Liebe Group day inspires women

Claire TyrrellCountryman

The role of women in the future of rural communities was a hot topic at the 15th annual Liebe Group Women's Field Day, held in Dalwallinu on June 19.

Fred Hollows Foundation director Gabi Hollows inspired the crowd of about 150 women with her keynote address.

Ms Hollows spoke about her rural upbringing in Gosford, New South Wales, where she helped on the family orchard.

She also told how she continued the legacy of her husband Fred Hollows, an ophthalmologist who became known for his work in restoring eyesight for thousands of people in Australia and other countries, after his death in 1993 when she travelled to Vietnam to work with ophthalmologists.

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UN ambassador and Wongan Hills grower Kathy Barrett-Lennard spoke of some of her experiences locally and abroad.

Futurist and life coach Anni Mac added to the event with colourful insights into the brain development of different generations.

She also revealed the likely future of rural women and businesses and the role technology would play in the future.

Catherine Marriott, the 2012 Rural Woman of the Year, spoke about ways to become more influential in the community.

Liebe Group women's committee chairwoman Deb Metcalf said the day was structured a bit differently this year to allow for more speakers.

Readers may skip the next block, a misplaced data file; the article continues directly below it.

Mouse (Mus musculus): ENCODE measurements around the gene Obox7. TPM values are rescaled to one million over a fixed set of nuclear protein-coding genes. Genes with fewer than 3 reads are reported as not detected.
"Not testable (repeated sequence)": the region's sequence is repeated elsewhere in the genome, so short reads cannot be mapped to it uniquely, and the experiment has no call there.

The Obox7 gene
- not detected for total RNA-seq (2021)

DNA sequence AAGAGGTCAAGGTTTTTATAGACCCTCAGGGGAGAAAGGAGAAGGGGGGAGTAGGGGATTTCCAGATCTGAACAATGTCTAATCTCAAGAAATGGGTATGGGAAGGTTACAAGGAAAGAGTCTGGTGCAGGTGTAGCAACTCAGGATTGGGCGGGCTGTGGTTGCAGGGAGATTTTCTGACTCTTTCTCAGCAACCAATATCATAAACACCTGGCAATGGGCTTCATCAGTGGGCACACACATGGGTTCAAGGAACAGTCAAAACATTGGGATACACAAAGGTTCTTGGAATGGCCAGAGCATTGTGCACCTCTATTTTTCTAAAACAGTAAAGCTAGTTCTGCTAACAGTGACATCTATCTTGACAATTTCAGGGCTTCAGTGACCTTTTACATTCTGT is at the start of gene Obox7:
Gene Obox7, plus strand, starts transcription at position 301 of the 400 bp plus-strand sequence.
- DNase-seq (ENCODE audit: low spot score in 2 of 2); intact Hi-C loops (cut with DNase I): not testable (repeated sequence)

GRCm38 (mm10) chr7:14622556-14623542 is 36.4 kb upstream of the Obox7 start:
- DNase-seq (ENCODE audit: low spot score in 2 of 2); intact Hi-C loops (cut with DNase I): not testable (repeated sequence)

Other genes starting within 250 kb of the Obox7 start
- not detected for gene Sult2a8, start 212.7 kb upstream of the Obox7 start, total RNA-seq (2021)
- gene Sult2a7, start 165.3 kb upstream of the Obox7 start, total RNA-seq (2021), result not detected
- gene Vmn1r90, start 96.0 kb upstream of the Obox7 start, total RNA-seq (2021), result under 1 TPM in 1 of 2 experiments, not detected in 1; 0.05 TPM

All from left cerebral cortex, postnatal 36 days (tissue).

"One of the things we changed this year is we ran concurrent sessions to give more diversity of speakers," she said. "This was something people really enjoyed and it worked really well."

Ms Metcalf said this year's event was more successful than ever in helping to achieve the outcomes of the women's group.

"Our purpose is to build the management capacity of women to make a difference to the community," she said.

The event had successfully shifted the focus from agronomics to business development and networking.

Liebe Group women's committee member Merrie Carlshausen was one of the instigators of the Women's Field Day, in 1997.

"There was a recognition within the Liebe Group management that women weren't being optimised to their full potential in farming businesses," she said. "We tried to work out a way to empower women to make them feel comfortable to take on a bigger role in farming."

Ms Carlshausen said the field days were originally meant to run for five years but they were so successful they continued.

"People always come away from these days feeling inspired and motivated and realising they can move themselves closer to reaching their potential," she said.

Other speakers at the event included Department of Agriculture and Food research officer Peter Newman, Bedbrook Finance adviser Simon Bedbrook and RSM Bird Carmeron's Judy Snell.

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